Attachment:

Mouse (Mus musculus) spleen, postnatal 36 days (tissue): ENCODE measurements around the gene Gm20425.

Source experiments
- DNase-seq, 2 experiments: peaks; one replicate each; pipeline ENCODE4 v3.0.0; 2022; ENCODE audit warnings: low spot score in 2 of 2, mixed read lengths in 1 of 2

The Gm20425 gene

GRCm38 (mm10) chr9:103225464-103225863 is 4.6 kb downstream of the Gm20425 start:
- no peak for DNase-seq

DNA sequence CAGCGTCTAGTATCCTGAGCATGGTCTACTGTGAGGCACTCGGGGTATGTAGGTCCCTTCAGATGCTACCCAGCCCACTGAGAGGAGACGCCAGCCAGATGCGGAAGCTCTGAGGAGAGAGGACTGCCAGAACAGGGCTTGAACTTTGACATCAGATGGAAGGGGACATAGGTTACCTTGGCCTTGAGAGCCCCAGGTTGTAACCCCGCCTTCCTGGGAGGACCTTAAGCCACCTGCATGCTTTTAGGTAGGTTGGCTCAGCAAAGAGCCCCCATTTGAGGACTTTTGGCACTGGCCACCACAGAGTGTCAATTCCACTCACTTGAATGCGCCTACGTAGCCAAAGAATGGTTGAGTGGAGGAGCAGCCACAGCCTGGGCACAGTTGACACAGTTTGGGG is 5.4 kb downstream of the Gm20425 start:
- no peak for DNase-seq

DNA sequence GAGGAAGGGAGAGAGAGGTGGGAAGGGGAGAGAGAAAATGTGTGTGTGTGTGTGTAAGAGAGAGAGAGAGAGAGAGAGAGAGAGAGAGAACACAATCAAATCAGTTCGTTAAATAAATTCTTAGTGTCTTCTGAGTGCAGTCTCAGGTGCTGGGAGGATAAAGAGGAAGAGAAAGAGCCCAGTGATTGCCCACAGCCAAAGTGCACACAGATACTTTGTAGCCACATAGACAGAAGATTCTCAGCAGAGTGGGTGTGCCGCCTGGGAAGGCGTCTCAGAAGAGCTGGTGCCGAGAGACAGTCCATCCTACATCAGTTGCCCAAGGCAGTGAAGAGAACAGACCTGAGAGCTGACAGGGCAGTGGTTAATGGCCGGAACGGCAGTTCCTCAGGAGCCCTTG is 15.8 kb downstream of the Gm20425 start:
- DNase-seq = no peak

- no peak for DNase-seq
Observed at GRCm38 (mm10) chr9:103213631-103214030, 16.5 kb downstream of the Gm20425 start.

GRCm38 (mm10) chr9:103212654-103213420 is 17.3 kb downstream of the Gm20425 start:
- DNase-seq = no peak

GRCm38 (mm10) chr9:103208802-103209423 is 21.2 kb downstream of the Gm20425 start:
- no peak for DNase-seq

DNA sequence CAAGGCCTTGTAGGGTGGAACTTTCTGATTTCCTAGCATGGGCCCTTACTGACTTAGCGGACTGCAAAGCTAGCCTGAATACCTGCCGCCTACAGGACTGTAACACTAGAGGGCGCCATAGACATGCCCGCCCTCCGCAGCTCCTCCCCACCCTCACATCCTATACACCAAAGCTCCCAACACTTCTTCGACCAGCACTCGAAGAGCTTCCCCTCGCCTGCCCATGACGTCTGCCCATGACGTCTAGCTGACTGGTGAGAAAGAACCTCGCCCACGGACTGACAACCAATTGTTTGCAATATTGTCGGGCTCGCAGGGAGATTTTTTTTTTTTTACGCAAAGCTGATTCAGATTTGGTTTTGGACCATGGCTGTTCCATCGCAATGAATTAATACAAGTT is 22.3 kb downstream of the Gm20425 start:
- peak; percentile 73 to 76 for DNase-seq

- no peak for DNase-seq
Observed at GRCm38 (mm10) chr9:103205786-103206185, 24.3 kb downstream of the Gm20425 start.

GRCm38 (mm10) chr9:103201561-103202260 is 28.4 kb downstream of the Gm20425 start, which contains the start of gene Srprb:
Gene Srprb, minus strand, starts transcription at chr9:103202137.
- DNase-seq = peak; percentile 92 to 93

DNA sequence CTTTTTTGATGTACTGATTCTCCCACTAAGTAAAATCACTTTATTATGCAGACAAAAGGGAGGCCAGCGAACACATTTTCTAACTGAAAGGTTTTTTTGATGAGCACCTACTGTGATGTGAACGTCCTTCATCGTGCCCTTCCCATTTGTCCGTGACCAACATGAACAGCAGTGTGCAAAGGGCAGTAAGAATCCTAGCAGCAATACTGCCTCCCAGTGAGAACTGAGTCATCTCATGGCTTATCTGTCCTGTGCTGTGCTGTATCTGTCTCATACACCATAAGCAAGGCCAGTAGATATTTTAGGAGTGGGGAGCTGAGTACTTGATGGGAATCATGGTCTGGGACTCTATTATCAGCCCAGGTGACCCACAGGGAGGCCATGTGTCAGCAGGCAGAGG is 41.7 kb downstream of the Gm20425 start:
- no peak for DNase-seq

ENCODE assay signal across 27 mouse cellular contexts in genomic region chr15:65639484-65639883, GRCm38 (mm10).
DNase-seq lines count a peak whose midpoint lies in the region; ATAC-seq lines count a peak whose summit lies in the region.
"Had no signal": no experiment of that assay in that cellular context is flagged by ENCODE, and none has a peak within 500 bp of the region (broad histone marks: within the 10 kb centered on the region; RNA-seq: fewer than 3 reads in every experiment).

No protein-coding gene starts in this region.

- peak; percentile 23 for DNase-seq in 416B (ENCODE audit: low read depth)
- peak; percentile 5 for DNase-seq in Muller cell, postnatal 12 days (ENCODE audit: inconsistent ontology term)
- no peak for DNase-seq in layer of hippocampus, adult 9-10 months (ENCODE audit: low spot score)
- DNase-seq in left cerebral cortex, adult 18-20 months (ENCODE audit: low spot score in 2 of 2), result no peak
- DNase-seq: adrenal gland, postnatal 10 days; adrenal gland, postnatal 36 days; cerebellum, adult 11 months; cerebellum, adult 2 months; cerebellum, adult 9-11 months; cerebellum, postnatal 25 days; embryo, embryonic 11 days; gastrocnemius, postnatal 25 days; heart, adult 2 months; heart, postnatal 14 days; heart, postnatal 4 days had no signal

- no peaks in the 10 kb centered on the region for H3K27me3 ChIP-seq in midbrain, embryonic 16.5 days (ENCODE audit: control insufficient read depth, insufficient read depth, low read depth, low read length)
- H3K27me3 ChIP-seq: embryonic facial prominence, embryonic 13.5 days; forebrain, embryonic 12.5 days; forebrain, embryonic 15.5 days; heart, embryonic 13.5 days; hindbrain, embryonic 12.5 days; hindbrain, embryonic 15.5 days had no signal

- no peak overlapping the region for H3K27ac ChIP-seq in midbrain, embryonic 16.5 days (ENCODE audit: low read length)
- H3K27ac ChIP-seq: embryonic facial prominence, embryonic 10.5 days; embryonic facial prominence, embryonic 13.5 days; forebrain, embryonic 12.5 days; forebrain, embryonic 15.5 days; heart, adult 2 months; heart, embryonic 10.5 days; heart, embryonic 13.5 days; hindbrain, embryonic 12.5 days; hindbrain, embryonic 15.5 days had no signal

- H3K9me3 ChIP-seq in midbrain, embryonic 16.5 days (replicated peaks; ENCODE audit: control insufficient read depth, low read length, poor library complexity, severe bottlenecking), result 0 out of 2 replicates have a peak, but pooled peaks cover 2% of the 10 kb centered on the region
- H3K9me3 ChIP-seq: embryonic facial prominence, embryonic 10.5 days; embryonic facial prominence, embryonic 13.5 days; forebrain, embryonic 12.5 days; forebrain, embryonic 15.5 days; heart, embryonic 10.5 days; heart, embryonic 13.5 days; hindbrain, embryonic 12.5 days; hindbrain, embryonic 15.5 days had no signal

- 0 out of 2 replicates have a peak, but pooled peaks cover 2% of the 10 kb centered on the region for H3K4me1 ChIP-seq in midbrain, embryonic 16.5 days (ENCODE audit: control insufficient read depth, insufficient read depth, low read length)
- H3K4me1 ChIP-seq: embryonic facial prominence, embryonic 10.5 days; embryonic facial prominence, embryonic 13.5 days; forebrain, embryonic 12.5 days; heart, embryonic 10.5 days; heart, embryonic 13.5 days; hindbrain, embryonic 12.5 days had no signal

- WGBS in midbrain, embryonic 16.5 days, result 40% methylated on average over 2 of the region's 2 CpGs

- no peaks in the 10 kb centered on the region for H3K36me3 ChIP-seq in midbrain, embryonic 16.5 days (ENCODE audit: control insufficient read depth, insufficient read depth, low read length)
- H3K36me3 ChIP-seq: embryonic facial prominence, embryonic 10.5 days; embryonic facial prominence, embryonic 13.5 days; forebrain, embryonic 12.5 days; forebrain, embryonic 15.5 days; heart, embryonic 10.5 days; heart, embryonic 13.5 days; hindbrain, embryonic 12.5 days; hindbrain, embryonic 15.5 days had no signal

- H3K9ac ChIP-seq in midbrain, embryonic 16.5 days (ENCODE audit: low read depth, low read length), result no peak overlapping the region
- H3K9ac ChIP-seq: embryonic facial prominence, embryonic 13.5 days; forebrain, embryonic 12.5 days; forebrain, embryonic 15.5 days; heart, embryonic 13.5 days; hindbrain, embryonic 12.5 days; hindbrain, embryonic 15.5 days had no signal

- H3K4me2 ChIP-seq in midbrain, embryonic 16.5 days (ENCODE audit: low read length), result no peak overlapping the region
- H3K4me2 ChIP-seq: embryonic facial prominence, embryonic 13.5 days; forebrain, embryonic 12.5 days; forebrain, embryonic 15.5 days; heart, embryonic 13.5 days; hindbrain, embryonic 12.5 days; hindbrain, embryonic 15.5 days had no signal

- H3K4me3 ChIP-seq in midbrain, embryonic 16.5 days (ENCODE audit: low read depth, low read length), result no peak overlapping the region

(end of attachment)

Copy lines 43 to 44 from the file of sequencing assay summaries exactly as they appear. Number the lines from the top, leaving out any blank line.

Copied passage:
- WGBS in midbrain, embryonic 16.5 days, result 40% methylated on average over 2 of the region's 2 CpGs

- no peaks in the 10 kb centered on the region for H3K36me3 ChIP-seq in midbrain, embryonic 16.5 days (ENCODE audit: control insufficient read depth, insufficient read depth, low read length)